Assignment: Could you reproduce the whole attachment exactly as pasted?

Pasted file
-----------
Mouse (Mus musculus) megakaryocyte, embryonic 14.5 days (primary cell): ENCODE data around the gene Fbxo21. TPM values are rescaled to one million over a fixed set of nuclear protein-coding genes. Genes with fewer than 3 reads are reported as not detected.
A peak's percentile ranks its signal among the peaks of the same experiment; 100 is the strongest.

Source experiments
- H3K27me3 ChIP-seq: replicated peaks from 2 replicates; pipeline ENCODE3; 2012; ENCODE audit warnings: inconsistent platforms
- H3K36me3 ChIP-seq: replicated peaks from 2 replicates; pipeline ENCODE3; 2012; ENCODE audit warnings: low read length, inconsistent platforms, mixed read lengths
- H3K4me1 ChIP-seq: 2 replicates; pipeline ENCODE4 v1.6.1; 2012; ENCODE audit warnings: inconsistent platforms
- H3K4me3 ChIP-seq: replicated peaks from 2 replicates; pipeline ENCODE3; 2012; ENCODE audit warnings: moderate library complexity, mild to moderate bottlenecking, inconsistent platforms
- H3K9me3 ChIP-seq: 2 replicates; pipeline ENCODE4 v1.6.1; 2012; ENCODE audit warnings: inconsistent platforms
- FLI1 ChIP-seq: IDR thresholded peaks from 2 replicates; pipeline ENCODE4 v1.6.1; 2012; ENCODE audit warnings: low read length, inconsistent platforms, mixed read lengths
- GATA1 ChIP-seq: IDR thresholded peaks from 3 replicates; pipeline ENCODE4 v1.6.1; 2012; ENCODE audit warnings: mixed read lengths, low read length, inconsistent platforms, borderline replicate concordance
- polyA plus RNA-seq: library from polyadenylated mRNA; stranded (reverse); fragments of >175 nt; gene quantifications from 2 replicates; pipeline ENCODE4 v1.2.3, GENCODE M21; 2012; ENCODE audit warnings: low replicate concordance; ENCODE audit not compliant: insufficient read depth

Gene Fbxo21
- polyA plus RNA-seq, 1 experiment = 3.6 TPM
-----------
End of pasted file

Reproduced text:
Mouse (Mus musculus) megakaryocyte, embryonic 14.5 days (primary cell): ENCODE data around the gene Fbxo21. TPM values are rescaled to one million over a fixed set of nuclear protein-coding genes. Genes with fewer than 3 reads are reported as not detected.
A peak's percentile ranks its signal among the peaks of the same experiment; 100 is the strongest.

Source experiments
- H3K27me3 ChIP-seq: replicated peaks from 2 replicates; pipeline ENCODE3; 2012; ENCODE audit warnings: inconsistent platforms
- H3K36me3 ChIP-seq: replicated peaks from 2 replicates; pipeline ENCODE3; 2012; ENCODE audit warnings: low read length, inconsistent platforms, mixed read lengths
- H3K4me1 ChIP-seq: 2 replicates; pipeline ENCODE4 v1.6.1; 2012; ENCODE audit warnings: inconsistent platforms
- H3K4me3 ChIP-seq: replicated peaks from 2 replicates; pipeline ENCODE3; 2012; ENCODE audit warnings: moderate library complexity, mild to moderate bottlenecking, inconsistent platforms
- H3K9me3 ChIP-seq: 2 replicates; pipeline ENCODE4 v1.6.1; 2012; ENCODE audit warnings: inconsistent platforms
- FLI1 ChIP-seq: IDR thresholded peaks from 2 replicates; pipeline ENCODE4 v1.6.1; 2012; ENCODE audit warnings: low read length, inconsistent platforms, mixed read lengths
- GATA1 ChIP-seq: IDR thresholded peaks from 3 replicates; pipeline ENCODE4 v1.6.1; 2012; ENCODE audit warnings: mixed read lengths, low read length, inconsistent platforms, borderline replicate concordance
- polyA plus RNA-seq: library from polyadenylated mRNA; stranded (reverse); fragments of >175 nt; gene quantifications from 2 replicates; pipeline ENCODE4 v1.2.3, GENCODE M21; 2012; ENCODE audit warnings: low replicate concordance; ENCODE audit not compliant: insufficient read depth

Gene Fbxo21
- polyA plus RNA-seq, 1 experiment = 3.6 TPM